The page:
Much like the iPhone SE Plus rumoured for release in 2021, the next iPad Air is said to feature an in-display fingerprint reader for use with Touch ID. It’s not a new concept - the technology has been available on Android devices for a few years now - but Apple has yet to introduce the tech to any iPhone or iPad. If Apple pulls it off as well as some Android manufacturers, it’ll allow Apple to expand the screen-to-body ratio of the tablet without sacrificing the high-end biometrics available on the current iPad Air.  

The shrinking bezels of the display mean that the new iPad Air will likely sport a larger display without a change to external dimensions. That’s claimed by both China Times and Ming-Chi Kuo, but the two sources can’t agree on sizes: China Times claims it’ll be 11in while Kuo suggests it’ll be a more modest 10.8in - the latter certainly makes more sense, as an 11in bezel-less display will look a little too similar to the 11in iPad Pro for Apple’s liking.  

Features and spec

Aside from the introduction of an under-display fingerprint scanner, what else should we expect from the new iPad Air? It’s safe to say that the iPad Air probably won’t feature any of the features from the new iPad Pro range, including the snazzy LiDAR scanner or secondary ultra-wide lens, but we could see some features from the older 2018 range - and that’s backed up by Japanese blog Macotakara.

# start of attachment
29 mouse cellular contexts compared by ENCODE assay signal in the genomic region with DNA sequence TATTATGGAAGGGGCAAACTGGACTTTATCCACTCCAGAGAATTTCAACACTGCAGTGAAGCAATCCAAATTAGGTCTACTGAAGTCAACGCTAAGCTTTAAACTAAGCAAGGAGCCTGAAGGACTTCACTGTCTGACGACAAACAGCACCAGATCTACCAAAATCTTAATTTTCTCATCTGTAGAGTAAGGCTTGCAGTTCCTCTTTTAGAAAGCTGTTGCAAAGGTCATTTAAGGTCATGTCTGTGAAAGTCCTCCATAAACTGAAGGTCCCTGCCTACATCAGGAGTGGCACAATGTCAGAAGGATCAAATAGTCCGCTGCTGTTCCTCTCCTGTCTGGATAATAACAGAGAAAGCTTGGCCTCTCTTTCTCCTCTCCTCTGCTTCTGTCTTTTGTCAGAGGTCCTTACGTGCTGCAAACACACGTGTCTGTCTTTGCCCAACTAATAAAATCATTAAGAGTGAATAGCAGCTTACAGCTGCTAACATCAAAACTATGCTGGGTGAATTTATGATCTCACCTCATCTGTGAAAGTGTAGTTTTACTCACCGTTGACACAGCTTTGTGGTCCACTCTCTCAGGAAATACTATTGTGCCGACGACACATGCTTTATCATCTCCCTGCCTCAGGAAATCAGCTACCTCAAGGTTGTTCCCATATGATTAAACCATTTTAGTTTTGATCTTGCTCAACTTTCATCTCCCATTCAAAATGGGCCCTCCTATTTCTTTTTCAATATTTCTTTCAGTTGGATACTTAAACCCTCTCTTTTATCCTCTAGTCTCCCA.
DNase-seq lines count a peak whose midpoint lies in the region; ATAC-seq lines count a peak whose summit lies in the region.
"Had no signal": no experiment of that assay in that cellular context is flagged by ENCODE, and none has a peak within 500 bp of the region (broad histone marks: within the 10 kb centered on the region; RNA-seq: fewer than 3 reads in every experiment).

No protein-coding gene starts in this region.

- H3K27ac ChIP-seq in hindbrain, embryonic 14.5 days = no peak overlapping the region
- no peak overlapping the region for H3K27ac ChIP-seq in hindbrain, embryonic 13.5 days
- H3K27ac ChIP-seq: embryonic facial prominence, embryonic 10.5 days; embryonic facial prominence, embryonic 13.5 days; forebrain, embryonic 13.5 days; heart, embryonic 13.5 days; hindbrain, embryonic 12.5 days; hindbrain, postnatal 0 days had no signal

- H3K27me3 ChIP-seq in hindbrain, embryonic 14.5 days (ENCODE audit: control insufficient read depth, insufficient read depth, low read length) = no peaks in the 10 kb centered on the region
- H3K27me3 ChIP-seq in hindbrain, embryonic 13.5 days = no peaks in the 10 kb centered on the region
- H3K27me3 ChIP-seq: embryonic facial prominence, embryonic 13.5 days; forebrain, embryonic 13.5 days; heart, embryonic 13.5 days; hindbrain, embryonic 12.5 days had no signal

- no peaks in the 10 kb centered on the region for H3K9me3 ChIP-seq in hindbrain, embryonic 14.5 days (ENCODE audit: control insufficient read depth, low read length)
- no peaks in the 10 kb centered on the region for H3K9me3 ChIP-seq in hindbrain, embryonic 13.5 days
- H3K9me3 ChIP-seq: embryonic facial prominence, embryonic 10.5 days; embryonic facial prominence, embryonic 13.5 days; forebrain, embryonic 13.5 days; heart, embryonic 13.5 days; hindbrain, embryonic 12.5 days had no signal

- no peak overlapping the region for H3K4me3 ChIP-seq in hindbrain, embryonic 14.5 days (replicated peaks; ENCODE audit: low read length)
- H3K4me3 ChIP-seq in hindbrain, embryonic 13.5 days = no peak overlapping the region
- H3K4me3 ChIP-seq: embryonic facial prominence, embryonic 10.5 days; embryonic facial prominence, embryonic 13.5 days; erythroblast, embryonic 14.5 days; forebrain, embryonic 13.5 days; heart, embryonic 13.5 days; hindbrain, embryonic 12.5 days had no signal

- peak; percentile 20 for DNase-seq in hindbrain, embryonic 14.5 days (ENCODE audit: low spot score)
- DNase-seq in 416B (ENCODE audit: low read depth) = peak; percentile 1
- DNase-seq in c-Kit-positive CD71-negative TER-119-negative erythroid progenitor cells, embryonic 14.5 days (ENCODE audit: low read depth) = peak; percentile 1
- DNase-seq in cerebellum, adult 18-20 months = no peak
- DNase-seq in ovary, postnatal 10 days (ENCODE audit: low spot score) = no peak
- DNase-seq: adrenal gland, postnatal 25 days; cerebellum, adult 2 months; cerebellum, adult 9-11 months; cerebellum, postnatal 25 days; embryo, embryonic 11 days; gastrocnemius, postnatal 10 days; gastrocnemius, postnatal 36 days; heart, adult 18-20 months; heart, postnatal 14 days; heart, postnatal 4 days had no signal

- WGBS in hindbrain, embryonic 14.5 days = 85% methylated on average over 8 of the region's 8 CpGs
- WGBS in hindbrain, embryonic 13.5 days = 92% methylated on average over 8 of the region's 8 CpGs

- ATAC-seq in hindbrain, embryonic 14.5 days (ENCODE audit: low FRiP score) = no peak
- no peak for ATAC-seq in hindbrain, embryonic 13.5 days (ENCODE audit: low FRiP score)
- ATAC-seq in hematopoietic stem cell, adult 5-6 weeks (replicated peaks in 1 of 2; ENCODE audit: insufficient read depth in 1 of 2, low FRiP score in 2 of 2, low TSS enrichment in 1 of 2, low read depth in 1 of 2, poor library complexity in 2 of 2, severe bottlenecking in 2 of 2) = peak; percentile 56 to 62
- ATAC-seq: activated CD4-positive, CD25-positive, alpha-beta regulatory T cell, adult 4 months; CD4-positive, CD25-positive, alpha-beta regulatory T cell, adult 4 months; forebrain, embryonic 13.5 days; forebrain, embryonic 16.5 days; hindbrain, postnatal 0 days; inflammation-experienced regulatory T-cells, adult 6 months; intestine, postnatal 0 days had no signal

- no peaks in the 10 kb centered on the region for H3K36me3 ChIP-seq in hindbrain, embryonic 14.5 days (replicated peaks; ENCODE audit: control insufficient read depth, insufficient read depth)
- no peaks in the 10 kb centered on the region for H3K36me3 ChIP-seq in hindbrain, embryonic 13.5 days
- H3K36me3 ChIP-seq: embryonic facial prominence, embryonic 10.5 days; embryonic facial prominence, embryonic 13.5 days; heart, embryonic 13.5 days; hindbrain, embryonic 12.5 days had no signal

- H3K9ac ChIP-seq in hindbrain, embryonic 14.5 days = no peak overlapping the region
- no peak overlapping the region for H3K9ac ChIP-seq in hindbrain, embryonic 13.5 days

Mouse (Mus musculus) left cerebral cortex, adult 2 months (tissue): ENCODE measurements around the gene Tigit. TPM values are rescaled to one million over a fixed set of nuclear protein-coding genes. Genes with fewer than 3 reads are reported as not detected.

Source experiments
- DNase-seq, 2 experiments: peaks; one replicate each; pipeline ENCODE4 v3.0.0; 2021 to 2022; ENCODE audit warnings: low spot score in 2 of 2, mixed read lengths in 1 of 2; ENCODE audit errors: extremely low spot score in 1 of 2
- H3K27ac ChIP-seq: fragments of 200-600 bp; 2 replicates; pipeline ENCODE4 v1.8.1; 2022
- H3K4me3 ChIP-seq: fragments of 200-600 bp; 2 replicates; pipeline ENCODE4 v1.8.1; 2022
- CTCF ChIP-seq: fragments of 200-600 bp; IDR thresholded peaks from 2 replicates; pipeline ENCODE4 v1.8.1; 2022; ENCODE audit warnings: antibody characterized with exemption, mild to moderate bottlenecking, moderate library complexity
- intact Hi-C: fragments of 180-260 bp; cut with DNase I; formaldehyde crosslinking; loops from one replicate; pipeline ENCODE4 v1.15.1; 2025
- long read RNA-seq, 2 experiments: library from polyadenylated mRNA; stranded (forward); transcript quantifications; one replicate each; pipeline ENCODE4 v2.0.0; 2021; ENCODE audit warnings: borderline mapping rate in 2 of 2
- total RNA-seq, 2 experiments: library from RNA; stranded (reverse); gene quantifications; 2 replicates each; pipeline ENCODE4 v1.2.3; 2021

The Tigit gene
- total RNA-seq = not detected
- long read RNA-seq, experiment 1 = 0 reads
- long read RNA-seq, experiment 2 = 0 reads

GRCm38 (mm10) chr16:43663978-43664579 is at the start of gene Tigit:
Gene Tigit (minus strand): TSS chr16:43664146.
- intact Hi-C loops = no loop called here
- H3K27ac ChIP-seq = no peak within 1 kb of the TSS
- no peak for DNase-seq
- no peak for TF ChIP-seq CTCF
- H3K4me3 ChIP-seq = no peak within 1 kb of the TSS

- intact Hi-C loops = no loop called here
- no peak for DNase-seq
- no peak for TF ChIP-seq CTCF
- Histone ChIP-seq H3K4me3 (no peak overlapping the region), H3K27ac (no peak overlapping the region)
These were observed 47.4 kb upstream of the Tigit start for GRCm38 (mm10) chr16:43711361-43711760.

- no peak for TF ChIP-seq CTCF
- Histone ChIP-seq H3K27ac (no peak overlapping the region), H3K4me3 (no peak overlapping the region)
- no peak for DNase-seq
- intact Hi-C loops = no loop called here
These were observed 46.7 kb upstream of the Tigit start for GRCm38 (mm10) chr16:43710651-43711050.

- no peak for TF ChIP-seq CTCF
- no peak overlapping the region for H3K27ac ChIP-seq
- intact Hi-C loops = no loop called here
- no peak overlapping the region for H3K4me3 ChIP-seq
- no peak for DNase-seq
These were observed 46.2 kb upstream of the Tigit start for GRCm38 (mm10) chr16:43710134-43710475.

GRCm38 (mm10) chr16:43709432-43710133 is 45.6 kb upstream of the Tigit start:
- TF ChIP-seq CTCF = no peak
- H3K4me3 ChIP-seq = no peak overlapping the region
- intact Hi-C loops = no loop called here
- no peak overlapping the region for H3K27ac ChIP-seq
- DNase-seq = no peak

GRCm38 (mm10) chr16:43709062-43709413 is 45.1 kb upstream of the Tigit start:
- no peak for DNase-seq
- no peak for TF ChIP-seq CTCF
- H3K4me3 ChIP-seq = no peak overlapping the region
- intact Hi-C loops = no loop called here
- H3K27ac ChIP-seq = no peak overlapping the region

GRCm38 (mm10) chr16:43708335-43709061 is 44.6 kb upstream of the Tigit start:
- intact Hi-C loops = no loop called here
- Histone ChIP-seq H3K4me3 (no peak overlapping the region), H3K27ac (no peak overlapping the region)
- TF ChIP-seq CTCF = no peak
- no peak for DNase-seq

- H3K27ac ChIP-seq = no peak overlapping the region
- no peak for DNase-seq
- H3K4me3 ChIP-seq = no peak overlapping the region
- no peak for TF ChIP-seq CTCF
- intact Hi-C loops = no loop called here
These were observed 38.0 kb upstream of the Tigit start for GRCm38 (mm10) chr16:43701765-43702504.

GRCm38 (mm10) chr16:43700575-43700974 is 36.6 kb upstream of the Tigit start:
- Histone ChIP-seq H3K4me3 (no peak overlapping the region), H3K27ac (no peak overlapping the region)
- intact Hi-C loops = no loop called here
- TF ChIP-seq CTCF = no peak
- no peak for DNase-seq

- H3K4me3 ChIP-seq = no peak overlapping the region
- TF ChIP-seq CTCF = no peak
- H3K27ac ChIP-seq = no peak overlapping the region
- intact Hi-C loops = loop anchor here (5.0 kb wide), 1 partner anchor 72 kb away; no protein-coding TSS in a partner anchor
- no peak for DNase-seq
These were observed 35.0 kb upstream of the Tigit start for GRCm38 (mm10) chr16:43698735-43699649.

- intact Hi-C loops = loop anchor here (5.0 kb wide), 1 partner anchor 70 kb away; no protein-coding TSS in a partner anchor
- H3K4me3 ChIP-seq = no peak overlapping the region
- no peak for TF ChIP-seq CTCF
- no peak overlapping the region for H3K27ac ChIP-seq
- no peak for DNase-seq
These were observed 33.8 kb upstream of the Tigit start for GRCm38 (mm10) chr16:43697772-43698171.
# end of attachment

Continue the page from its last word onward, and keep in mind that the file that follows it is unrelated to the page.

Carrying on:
The site suggests that the next-gen iPad Pro will be based on the 2018 11in iPad Pro. With this in mind, we could see the iPad Air’s camera offering upgraded from the current 8Mp f/2.4 lens to a 12Mp f/1.8 wide-angle camera, complete with flash. It’s also suggested that the iPad Air will follow the iPad Pro’s transition to USB-C, with Apple apparently ditching the traditional Lightning cable with the next-gen tablet. 

It gets a little murkier when it comes to the processor: the current iPad Air sports an A12 processor, while the iPad Pro from 2018 featured the A12X Bionic and the 2020 iPad Pro features the A12Z. If you hadn’t guessed, those are all versions of the same processor. 

While you might assume that the iPad Air would get the same A13 chipset as the iPhone 11 range, we doubt Apple would introduce the next-gen chipset on an entry-level tablet while the premium range was stuck on a variant of the A12. That all being said, it’s most likely that the iPad Air will feature the A12X Bionic, offering a small upgrade in performance while still not outshining the flagship iPad Pro range. 

The logic of not outshining the iPad Pro range means the rumours of the new iPad sporting a MicroLED display, mentioned earlier, should be taken with a large pinch of salt. While the introduction of the MicroLED tech would allow for thinner, more lightweight devices without sacrifice to overall quality, the general consensus right now is that the iPad Pro would likely get the tech first. 

That’s about all there is to know about the new iPad Air right now, we'll update this article as news arises, so check back soon for the latest details on Apple's upcoming tablet.